Tag Archives: MBPJ

KiDEx facing legal roadblock with @pjcitycouncil

TRANSIT took note of the following article describing legal issues that will delay the approval of the Kinrara-Damansara Expressway.

Apparently the company that will build the expressway and has received ‘conditional approval’ from the Works Ministry and support from Selangor Menteri Besar Khalid Ibrahim, has failed to get approval from the Majlis Bandaraya Petaling Jaya…in fact their plans have been rejected 3 times!

In Selangor, legal roadblock may halt controversial highway plan (The Malay Mail Online 7 May 2014)

KiDEx Sdn Bhd may face a major setback in its plan to build its RM2.42 billion super-elevated highway in Selangor as it has not obtained approval from the city’s local council office.

The Malay Mail Online understands that the proposal for the controversial Kinrara-Damansara Expressway (KIDEX) was rejected on three occasions by the Petaling Jaya Municipal Council (MBPJ) as developers had failed to provide sufficient details on the project.

Continue reading KiDEx facing legal roadblock with @pjcitycouncil


Haphazard halts are a sign of haphazard planning and policy and organization and management….and especially leadership.

TRANSIT took note of this article in the Star Metro which reminded us how much more needs to be done to improve public transport organization and management in the Klang Valley.

Haphazard halts (The Star Metro,  29 April 2014)

MORE often than not, public buses in the Klang Valley can be seen stopping to pick up passengers willy-nilly, be it by the roadside, along a flyover or even at the junction of a busy main road.

The lack of a proper bus stop or lay-by, does not seem to faze the drivers and the practise has been going on for years.

However, their actions not only contribute to traffic congestion but also pose a threat to life and limb as passengers scramble to board the bus on a busy road.

Continue reading Haphazard halts are a sign of haphazard planning and policy and organization and management….and especially leadership.

Bus-Rapid Transit plan and water taxis for Petaling Jaya?

TRANSIT took note of this interesting piece of information from the Selangor Times – a plan for “Rapid Transit Bus” routes, minibus services and limited-stop bus routes in Petaling Jaya.

Selangor Times diagram showing proposals for public transport in Petaling Jaya.

Click here for a larger version of the image above. The February 3, 2012 issue of Selangor Times can be seen here in the scribd feed.

The proposed line would run from a bus terminal in SS7 (near the proposed SS7 LRT station?) to the bus terminal in Damansara Damai, running via Subang Airport Road, Jalan Sg. Buloh and Jalan Kuala Selangor. Whether or not the line can be considered as “Bus Rapid Transit” (or another name for Bus Expressway Transit or Expressway Rapid Transit) remains to be seen – after all, we (indeed, the public in general) have to look at the details of the plan.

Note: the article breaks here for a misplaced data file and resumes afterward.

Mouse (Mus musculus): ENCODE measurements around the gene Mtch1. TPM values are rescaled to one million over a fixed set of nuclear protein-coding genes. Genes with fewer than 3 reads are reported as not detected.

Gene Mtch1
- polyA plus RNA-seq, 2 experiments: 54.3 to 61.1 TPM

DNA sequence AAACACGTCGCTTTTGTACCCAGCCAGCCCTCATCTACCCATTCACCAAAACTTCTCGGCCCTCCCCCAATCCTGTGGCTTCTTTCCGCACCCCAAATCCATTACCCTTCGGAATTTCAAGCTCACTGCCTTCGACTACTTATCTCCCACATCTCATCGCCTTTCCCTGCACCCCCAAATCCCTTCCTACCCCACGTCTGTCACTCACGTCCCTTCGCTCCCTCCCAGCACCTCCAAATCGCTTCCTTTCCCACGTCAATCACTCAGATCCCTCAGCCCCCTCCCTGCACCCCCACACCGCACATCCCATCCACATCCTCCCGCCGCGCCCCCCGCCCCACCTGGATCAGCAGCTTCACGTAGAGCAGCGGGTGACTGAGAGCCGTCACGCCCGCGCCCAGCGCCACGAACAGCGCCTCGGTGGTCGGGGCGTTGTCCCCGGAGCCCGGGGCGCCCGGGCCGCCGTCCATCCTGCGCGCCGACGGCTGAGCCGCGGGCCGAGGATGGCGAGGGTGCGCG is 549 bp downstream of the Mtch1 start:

According to this article in the Selangor Times, “Water taxis in PJ by 2015?” boats and hovercrafts will also ferry passengers from jetties built along Sungai Damansara, Sungai  Kayu Ara, Sungai Penchala, Sungai Tambul and Sungai Payong.

Seriously? As great (well, “creative”) as all these ideas are, we would like to see the MBPJ take the steps to improve public transport first – like setting up a public transport / urban transport office to determine how realistic and feasible these plans are.

Then, engage with the public to set up a MBPJ transport council to discuss these proposals, and implement actual public consultation to see if the public actually want these proposed services.

Finally, figure out how to run the service in a way that actually works and get people to use public transport.

‘Solutions’ to public transport problems focusing on the bus industry, not public transport users

By now everyone should be aware that a major crisis is taking place in the bus industry.

The shut down of CityLiner bus services throughout was the major ‘tipping pint’ in a series of crises [TRANSIT: refer to our “No Bus for You” series of posts] that showed the precarious state of public transport and the bus industry – and made it clear that SPAD has lost the plot by focusing on the MRT project rather than revamping & transforming public transport.

The nation-wide collapse of bus services are continuing, despite the recent announcement that the Malaysian Government has approved an RM400mn fund for public transport operators. Applications for this fund began earlier this week and SPAD intends to release the first Rm100mn as soon as possible.

TRANSIT notes that the government is stepping in with the financial aid to bus operators. We also note that Prasarana-RapidKL have talked about improving cooperation (actually, we should say “starting” cooperation) with private bus operators to reduce wasteful competition on different routes. At the same time, taxi drivers and other bus companies are benefiting from the lack of competition in the Klang area since CityLiner shut down bus services, affecting thousands of public transport users.

However, we need the government, SPAD and Prasarana-RapidKL to acknowledge that their “solutions” are not holistic and not sustainable. The problem is that they are focusing on short-term solutions for the crisis, not long-term solutions that will make public transport work, sustainably and effectively, and most importantly, meet the needs of public transport users.

And this, ladies & gentlemen, is the biggest problem. Everyone talks about fixing public transport but all the solutions that are put forward focus on the bus industry, rather than the public transport service. What’s worse is that the ‘solutions’ still fail to consider the needs of the public transport users.

Read about TRANSIT’s take on the issues and a proposed action plan after the jump! Continue reading ‘Solutions’ to public transport problems focusing on the bus industry, not public transport users

Stories of a wheelchair-friendly PJ (update #1)

Update: TRANSIT notes that Anthony Thanasayan will return as a councillor for MBPJ (Petaling Jaya City Council). We wish to extend our congratulations to Anthony and to all councillors who have returned to serve.

TRANSIT notes this column from activist Anthony Thanasayan, commenting on improvements to accessibility and universal design in some sections of Petaling Jaya, comparing the PJ that he lives in now with the PJ that he grew up in.

Thursday July 1, 2010
Wheelchair-friendly PJ
Wheel Power

A new world opens up for the disabled.

THIS is it, folks: the end of the road for me as councillor of Petaling Jaya (MBPJ). I have been told that the positions of all local councillors in the state will cease to exist next Tuesday.

A new list of councillors, comprising old and new faces, will be sworn in on Wednesday. And they will carry out their duties for the next 12 months.

At the time of writing this article, I do not know if I will be in or out of that list.

All I can tell you is that the experience of serving the people of Petaling Jaya in Selangor has been a challenging task for me.